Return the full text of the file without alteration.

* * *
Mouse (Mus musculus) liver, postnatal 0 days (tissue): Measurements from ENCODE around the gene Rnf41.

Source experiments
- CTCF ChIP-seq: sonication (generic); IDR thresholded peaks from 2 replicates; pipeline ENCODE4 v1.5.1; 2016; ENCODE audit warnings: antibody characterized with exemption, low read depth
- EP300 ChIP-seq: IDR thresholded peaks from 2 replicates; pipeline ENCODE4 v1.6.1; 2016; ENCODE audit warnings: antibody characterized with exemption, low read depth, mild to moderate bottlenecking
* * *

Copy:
Mouse (Mus musculus) liver, postnatal 0 days (tissue): Measurements from ENCODE around the gene Rnf41.

Source experiments
- CTCF ChIP-seq: sonication (generic); IDR thresholded peaks from 2 replicates; pipeline ENCODE4 v1.5.1; 2016; ENCODE audit warnings: antibody characterized with exemption, low read depth
- EP300 ChIP-seq: IDR thresholded peaks from 2 replicates; pipeline ENCODE4 v1.6.1; 2016; ENCODE audit warnings: antibody characterized with exemption, low read depth, mild to moderate bottlenecking